A well written story, narrated expertly, from an unusual viewpoint of an old subject, The Tragedy of Germany in the early 40's. Very human from a completely different point of view. This book brings to life how many more people were torn apart by these horrible events than the obvious victims.
Most definitely. It gives you a different perspective of what some Germans experienced during the Nazi reign. The element of human compassion shows up in many different forms, Nazi to Jew, Foster parent to foster child, friend to friend.
Frau Hauberman. She came across brash, cold and cruel, but was deeply genuine in the love she had for her family, to include her foster child. She shielded her emotions to maintain a sense of structure and stability in a time that was bleak and hard. She was their rock.
There were so many but a memorable one was when Frau Hauberman visited Lisle at school to inform her Max had awakened. She showed compassion, thoughtfulness, ingenuity and that she had a sense of humor too.
The end when she lost everyone who ever meant anything to her. lisle's whole life was torn from her.
The idea of death having a spirit of caring compassion for the soles he was collecting gave a new meaning to afterlife. He respected the soles and gathered them up gently.
The book was brilliantly written.
I just never got into the story line. It was well written and the reader was good, I just never felt that excitement that I feel with some books. That "I don't want to get out of the car because this book is so awesome and I can not POSSIBLY wait to find out what happens next" feeling just never happened.
the story and the voice of the narrator was different and was entertaining.
many memorable moments but the most was the relationships she was able to maintain with all characters.
initially his tone and voice was creepy but you began to realize it was the intent. and just like "momma" it became endearing.
the human spirit's ability to be resilient in the face of disappointment and disaster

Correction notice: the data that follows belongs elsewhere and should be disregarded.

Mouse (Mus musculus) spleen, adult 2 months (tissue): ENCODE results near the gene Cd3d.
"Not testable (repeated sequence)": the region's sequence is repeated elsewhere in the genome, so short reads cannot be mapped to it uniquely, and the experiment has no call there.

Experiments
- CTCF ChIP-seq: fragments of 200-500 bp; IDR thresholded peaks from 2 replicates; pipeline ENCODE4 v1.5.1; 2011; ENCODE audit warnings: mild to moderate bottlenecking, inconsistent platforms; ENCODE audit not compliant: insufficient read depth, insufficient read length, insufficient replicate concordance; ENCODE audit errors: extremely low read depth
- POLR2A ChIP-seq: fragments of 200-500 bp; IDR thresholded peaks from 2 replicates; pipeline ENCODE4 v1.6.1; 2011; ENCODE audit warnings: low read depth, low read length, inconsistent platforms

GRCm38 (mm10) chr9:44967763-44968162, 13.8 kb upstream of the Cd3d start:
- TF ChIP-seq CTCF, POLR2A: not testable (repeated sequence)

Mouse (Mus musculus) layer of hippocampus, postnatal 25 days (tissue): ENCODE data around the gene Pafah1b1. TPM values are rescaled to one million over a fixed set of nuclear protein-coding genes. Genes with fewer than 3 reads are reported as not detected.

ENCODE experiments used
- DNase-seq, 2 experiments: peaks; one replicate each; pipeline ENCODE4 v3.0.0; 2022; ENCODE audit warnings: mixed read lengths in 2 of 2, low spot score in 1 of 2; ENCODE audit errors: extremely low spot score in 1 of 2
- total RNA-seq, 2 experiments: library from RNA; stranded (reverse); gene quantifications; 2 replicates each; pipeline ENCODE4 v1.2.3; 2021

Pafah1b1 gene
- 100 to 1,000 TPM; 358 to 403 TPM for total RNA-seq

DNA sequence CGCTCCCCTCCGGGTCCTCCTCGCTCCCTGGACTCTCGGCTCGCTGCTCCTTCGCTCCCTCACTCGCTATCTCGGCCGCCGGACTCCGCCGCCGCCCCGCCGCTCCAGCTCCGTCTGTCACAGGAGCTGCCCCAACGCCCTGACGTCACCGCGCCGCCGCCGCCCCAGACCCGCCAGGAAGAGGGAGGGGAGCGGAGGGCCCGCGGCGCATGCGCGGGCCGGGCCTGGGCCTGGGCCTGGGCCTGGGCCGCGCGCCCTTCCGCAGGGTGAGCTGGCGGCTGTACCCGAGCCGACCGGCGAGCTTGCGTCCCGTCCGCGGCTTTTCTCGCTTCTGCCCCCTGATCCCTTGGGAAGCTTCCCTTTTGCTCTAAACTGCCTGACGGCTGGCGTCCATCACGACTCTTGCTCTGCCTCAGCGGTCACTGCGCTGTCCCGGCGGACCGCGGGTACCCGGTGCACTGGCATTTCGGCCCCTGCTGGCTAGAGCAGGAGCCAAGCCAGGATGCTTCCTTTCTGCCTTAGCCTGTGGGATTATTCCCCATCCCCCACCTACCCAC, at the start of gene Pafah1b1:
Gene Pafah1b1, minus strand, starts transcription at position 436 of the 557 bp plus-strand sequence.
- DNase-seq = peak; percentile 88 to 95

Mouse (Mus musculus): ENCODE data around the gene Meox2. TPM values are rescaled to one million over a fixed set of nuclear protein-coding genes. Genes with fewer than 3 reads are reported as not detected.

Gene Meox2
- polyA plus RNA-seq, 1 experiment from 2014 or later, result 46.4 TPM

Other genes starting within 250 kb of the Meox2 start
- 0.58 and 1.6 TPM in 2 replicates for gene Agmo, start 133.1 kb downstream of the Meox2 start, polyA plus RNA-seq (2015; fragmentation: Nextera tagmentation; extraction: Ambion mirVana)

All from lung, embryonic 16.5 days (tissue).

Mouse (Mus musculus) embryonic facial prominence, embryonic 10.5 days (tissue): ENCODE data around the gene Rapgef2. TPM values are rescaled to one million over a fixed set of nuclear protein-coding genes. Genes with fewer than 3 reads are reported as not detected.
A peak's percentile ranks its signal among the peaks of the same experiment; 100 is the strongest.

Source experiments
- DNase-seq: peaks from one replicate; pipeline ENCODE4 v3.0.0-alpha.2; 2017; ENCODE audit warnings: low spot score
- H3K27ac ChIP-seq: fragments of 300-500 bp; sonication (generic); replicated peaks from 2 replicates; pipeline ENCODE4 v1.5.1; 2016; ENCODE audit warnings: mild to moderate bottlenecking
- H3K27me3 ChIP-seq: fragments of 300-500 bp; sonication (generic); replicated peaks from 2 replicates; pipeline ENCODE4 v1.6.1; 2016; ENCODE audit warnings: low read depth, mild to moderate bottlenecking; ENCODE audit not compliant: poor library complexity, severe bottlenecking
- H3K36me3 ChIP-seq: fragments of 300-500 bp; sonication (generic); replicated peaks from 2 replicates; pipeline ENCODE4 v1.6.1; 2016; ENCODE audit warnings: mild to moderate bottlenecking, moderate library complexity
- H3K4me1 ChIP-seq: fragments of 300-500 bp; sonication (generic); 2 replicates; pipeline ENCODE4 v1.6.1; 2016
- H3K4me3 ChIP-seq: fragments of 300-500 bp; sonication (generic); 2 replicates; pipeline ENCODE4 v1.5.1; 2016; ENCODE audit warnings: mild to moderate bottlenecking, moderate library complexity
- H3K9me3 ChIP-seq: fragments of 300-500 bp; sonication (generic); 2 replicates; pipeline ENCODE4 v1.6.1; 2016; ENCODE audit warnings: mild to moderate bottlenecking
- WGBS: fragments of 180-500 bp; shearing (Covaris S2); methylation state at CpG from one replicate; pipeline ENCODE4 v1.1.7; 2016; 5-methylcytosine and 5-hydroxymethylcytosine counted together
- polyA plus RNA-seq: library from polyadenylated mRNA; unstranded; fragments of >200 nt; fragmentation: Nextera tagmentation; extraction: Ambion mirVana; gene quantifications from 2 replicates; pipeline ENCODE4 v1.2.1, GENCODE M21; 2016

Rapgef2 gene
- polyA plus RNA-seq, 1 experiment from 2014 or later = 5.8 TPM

I would absolutely reccommend this audiobook to a friend. The characters were so well developed no matter the age/gender. The story poignant and historically compelling.
The first moment I realized that Death was the narrator shook me.
Narrated in an entertaining and engaging manner.
The moment Liesel dragged a smoking, smouldering book out of the fire and hid it in the bodice of her dress and her foster father noticing smoke coming from her neckline.
The story brings to light the lives of ordinary German citizens during a time in history that most Germans want to forget or cover up.
It's hard to say something uplifting about death and Nazi Germany. This book manages to illustrate how it's the humanity we show others--seemingly small gestures--that truly make a life worth living. I highly recommend this book.
Absolutely! This book is one that should not be missed.
This audiobook followed me from car to home and back to my car. Very difficult to stop listening.
One of the best books ever!
I don't know I did not read it.
I totally think that a book about a little girl should be a female voice. The voice of a man trying to sound like a little girl is horrible. I could not finish listening to the book. It was very annoying. I will wait for the movie or to read it
There are some characters that need to be faithfully played.
One of the best books I've read. Wonderfully engaging, super well written with great use of the language. The narration was right on. I did the combination of Kindle and Audible and it worked very well.
I almost did not buy this book. I circled around it for weeks. The whole premise seemed a bit creepy and weepy but thanks to the reviewers I decided to give it a try.
Markus Zusak created a story that I will listen to over and over. I loved the story; felt I knew all of the characters; and, began to if not exactly appreciate then at least understand the perspectives of Death - the narrator of the story. There was not one unbelievable character in the book.
Many reviewers said the book was sad, and honestly it was heartbreaking for me too, but only because I fell in love with everyone in the neighborhood and wanted life for them after Nazi Germany. They worked so hard at maintaining an existence for themselves and their families and they deserved so much more.
It was brilliant to allow Death to give away some of the story at the beginning because we did not have to spend the whole story dreading what we thought (or guessed) the ending would be. Death was so funny or so compassionate or so matter of fact in the telling of his various visits that it made the ultimate deaths bearable. Allan Corduner thank you for a fantastic performance. You made me forget to fear Death.
This is a simple story about simple people. The best!